The panel was composed of:
Greg Lukianoff, President and CEO of the Foundation for Individual Rights in Education, FIRE, and co-author of the New York Times best-seller, The Coddling of the American Mind.
Sigal Ben-Porath, Ph.D., a professor in the Literacy, Culture, and International Education Division of the University of Pennsylvania Graduate School of Education.
Jacqueline Pfeffer Merrill, Ph.D., Director of the Campus Free Expression Project at the Bipartisan Policy Center.
Moderated by Prof. Kevin Marinelli, Executive Director of the UNC Program for Public Discourse.
This is a recording of our virtual event, Robert P. George and Cornel West In Conversation, hosted on September 10, 2020, and moderated by Thomas Chatterton Williams.
Cornel West: "What I mean by 'the left' is I am talking about the tradition, both secular and religious, that pushes back against the logic of the market, that pushes back against corporate power..." Robert P. George: "The form of American conservatism that I am attracted to is old-fashioned liberalism in the tradition of James Madison and Alexis de Tocqueville. A tradition that views freedom as important, not as an end in itself, but as a means to other ends."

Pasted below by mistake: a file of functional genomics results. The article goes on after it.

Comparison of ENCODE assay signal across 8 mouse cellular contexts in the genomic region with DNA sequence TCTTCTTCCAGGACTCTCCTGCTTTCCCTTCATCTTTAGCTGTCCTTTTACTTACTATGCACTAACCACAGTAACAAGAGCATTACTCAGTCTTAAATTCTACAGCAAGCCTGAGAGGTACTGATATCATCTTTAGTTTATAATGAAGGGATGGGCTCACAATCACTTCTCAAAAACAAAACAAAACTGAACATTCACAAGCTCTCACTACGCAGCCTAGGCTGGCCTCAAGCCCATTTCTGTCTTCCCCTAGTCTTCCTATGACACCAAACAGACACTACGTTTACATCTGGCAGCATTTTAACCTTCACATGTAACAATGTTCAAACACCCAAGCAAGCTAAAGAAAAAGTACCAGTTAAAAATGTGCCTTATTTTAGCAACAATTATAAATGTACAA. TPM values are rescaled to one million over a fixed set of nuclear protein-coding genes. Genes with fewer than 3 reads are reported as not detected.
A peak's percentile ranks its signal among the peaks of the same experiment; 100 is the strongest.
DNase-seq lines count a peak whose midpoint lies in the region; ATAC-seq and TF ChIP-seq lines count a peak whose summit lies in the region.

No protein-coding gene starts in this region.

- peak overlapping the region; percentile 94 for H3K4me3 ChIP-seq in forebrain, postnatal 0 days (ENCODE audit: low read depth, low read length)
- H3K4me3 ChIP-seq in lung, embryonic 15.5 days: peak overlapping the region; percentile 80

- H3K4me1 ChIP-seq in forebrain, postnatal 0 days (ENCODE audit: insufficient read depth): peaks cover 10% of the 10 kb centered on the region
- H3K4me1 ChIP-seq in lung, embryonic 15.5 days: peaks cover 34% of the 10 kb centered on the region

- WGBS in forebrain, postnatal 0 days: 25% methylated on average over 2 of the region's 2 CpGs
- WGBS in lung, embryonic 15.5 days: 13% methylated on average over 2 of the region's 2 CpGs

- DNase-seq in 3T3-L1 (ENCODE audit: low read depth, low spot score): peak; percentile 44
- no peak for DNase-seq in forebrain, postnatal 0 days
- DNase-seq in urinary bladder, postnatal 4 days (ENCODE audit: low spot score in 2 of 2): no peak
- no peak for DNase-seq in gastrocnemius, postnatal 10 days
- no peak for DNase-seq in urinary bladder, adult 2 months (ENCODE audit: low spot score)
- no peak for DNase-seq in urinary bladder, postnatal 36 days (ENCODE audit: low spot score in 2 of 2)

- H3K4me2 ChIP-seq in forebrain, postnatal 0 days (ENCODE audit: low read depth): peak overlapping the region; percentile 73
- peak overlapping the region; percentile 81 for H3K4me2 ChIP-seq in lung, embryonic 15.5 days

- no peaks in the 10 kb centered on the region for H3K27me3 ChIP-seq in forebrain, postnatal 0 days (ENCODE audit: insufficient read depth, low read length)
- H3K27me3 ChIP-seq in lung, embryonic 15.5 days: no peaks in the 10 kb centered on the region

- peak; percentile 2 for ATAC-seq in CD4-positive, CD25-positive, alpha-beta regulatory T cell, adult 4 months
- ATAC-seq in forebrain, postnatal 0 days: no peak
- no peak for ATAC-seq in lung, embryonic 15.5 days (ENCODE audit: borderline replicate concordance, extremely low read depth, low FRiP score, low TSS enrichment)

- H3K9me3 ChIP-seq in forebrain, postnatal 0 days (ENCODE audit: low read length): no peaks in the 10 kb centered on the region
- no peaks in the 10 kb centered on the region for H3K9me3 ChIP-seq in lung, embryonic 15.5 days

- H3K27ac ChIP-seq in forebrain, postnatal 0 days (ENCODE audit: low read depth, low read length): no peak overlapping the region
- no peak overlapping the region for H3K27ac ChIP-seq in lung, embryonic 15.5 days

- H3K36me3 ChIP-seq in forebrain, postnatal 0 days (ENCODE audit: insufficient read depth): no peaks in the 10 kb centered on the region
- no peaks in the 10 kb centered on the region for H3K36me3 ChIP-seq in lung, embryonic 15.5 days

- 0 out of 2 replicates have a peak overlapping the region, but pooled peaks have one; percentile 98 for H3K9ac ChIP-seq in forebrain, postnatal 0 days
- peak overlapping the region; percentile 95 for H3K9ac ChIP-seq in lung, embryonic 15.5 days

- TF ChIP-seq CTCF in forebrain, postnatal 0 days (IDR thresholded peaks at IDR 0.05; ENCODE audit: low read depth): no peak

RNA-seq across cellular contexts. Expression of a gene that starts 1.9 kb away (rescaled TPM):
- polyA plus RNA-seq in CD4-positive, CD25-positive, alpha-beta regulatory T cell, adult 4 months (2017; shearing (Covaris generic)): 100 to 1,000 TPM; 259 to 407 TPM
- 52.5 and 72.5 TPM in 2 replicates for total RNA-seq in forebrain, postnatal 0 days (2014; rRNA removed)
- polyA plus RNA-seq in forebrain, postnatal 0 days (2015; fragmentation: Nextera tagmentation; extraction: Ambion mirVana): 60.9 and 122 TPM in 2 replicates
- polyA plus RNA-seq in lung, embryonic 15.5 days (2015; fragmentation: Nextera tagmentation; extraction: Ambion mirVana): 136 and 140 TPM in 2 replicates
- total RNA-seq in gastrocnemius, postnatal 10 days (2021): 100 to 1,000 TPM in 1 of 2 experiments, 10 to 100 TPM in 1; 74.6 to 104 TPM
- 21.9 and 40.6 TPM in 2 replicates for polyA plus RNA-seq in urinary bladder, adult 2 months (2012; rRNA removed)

Robert P. George, McCormick Professor of Jurisprudence and Director of the James Madison Program in American Ideals and Institutions at Princeton University.
Cornel West, a prominent and provocative democratic intellectual. He has taught at Yale, Harvard, the University of Paris, Princeton, and, most recently, Union Theological Seminary.
Thomas Chatterton Williams, a contributing writer at the New York Times Magazine and a columnist for Harper’s.